Caught by the River

Letter From the Welland

Ceri Levy | 12th June 2021

Ceri Levy fills us in on his new project, following the River Welland from source to mouth.

I’ve been meaning to write for some time to let you know what I’ve been up to. I’m working with Jackie, my wife and producer, on a podcast series that sees us travelling the length of the River Welland, from its source, (if we can find it – it is apparently lurking somewhere in the small Northamptonshire village of Sibbertoft) to its mouth at The Wash. Along the way we will talk to an array of people who are inspired, influenced and affected by the river. From artists, writers, musicians and poets to conservationists, environmentalists, historians, scientists, farmers and fishermen and all points in between. If it happens in and around the river we will seek it out.

Why do rivers attract us so much? Will the story of one river tell us an amount about all rivers? Have they become overlooked? Do people still use them? What is the health of our waterways like in this modern, disposable and throwaway age? Are we taking care of our rivers, brooks and streams? Are they still relevant to our lives? So many questions for which we hope to provide some answers. 

We are working in tandem with The Welland Rivers Trust to promote the work they do in benefitting the health of the river and its tributaries and joining communities with their stretch of water. Next week we will go out and record several of their sessions with people who wish to become river wardens, a project where local people learn how to determine the health of the water by checking for specific invertebrates that should be found in decent numbers in our waters. They will also check phosphate and nitrate levels, which will indicate if there is a problem with agricultural run-off and the discharge from water treatment facilities.

I’m already aware of some depressing facts and figures and know that pollution is one of the greatest problems faced by our waterways. A huge amount of plastics found in the oceans start off in inland waterways and we are going out with litter pickers to see what they find on a small stretch of water in the centre of Market Harborough. How bad can it be?

It most certainly isn’t all doom and gloom either; we will meet many inspirational figures and I hope we can do justice to their actions, deeds and love for their waters. So how did this all start? Well, we have to go back in time, to before the pandemic…

In a different time we ran a bioblitz on a piece of land at the front of our village and were amazed to find staggering total of 253 species across the land, the woodland, and the river. The river… I knew so little about it but I had discovered that this was part of the Eyebrook, which was a tributary of the Welland. A conversation here and a phone call there and we were put in touch with The Welland Rivers Trust and Geoff Gillfillan came down to the bioblitz to see what kind of stretch of river we had and offered to teach a group of locals how to be river wardens. We learnt and started testing. Time passed… 

Just before lockdown I received a call from Chris French at the Trust, who had replaced Geoff. He was keen to come and see our stretch of water but before we could meet, the pandemic hit. The river wardens stopped wardening. Time passed…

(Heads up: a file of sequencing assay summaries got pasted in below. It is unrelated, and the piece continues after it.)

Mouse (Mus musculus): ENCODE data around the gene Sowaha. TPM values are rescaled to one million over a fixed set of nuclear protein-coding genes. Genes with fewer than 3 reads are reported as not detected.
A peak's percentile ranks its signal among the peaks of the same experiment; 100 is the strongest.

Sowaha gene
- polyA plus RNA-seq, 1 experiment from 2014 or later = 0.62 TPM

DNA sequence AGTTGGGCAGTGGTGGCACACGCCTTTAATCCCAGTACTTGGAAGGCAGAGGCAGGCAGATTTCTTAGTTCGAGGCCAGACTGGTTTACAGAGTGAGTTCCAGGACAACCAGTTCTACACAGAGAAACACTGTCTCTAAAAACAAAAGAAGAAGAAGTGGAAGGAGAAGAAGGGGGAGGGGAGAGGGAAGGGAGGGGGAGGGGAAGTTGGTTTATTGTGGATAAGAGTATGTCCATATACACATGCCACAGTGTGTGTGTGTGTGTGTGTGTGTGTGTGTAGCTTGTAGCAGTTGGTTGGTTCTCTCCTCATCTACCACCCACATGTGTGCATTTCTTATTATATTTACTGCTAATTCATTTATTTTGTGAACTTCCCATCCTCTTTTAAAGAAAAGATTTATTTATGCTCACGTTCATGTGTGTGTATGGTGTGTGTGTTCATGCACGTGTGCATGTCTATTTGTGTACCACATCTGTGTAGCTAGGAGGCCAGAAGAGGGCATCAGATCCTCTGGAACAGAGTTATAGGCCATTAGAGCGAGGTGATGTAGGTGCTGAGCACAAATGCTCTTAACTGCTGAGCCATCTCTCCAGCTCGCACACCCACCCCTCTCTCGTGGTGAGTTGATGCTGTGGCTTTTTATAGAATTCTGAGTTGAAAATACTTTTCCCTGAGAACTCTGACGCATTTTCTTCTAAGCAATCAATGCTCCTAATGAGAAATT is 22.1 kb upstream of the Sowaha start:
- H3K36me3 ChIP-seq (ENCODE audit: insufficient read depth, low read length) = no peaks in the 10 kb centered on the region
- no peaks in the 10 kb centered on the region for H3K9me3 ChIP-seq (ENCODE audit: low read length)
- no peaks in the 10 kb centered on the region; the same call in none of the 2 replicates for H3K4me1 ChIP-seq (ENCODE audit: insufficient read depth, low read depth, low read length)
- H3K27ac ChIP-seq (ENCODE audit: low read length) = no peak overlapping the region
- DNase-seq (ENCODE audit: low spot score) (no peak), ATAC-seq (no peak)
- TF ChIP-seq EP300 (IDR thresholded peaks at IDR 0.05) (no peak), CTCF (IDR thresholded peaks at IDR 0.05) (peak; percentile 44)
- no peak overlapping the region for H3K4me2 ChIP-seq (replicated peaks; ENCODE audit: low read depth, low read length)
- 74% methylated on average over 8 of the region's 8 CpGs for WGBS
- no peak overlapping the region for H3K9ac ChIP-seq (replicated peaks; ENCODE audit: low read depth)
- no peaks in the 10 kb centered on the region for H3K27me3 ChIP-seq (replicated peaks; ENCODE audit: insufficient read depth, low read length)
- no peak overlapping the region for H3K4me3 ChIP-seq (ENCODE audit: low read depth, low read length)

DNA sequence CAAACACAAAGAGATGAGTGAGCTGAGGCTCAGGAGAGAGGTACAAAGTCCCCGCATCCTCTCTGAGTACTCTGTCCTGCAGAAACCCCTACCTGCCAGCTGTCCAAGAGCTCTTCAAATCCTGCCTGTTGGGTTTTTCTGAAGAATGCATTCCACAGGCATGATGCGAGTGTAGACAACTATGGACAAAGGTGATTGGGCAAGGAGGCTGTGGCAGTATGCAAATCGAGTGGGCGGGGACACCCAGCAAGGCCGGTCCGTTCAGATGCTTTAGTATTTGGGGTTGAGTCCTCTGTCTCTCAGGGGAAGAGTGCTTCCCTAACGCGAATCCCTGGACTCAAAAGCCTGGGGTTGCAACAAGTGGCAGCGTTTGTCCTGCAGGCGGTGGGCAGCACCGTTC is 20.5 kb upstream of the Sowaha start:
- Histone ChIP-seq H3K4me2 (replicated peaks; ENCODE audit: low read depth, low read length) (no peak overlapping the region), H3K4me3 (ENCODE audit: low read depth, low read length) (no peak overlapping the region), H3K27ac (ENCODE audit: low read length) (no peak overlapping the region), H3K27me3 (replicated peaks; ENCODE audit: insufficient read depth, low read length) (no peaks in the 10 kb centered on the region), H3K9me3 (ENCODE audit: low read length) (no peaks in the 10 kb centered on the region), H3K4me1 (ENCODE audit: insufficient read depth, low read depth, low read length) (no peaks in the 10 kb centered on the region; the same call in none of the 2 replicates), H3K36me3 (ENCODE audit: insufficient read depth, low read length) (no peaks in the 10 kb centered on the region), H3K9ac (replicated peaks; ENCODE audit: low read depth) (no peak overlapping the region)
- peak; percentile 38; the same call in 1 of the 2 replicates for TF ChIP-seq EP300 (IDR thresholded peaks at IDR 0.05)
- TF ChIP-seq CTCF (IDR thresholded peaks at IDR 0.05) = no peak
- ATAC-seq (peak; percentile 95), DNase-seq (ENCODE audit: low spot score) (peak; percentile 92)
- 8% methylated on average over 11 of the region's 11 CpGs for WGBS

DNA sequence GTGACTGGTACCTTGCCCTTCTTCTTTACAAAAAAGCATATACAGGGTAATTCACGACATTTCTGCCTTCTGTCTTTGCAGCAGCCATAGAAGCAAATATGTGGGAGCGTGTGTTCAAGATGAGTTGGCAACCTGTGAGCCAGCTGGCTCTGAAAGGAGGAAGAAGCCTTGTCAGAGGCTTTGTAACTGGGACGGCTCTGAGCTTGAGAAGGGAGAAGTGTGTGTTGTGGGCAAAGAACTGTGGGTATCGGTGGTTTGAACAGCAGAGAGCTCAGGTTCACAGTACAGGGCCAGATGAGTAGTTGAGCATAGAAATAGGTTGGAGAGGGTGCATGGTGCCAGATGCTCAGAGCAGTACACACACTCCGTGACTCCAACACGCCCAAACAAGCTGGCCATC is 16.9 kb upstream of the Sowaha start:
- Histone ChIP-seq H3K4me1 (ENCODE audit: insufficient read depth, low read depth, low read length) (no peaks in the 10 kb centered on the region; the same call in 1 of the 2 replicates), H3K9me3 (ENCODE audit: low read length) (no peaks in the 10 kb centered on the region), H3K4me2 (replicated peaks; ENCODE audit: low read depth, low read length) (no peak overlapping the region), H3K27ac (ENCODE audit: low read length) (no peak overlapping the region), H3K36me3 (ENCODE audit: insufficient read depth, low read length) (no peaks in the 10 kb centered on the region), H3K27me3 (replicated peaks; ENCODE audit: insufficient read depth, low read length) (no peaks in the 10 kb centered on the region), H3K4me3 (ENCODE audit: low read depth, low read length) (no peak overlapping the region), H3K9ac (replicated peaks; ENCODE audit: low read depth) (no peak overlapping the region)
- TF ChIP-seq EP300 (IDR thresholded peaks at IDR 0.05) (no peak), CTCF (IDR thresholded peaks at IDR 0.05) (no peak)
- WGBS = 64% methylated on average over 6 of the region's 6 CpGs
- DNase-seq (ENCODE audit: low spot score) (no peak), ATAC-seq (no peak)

In that small pocket of time between lockdowns in the summer of 2020, Chris introduced me to Perry Burns, who was now the Community Engagement Officer for the Trust. With this short passage of freedom we met at Allexton and talked about the river and how much Jackie and I would love to do something for the Trust, as conservation has little money thrown at it and often relies on charity and the kindness of strangers. Then it was back into our houses. Time passed…

Slowly, we began to formulate an idea. Time used…

What if we were to travel the 65-mile length of the river from source to mouth and engage with people that we found along the way, re-telling the tales we heard along the riverbank and across its tributaries? Engaging with people and places, meandering like a river, through historic sites and captivating landscape and unearthing the folk tales and stories uncovered through our conversations. One story would lead to the next. It would be an exploration as seen from the river’s edge. We planned as time inexorably moved on.

In the meantime, research picked up pace and we wanted to find the source of the river. It had been a bone of contention for years, but chance would help us on the beginning of our quest. This was going to be fun. Time was no longer passing… We started making phone calls and talking rivers.

And now our first engagement will be to go out over the course of a few days with the Trust and meet people who care enough about the health of the river to learn how to be river wardens, with most wanting to discover the state of the part of the water that means the most to them. The health of our rivers are not what it should be, but the wealth of our rivers and their cultural importance on our lives is huge. Every river has a tale; now it’s time for the River Welland’s. 

Time well spent.


Find the Welland Rivers Trust website here, where you can register interest in becoming a river warden.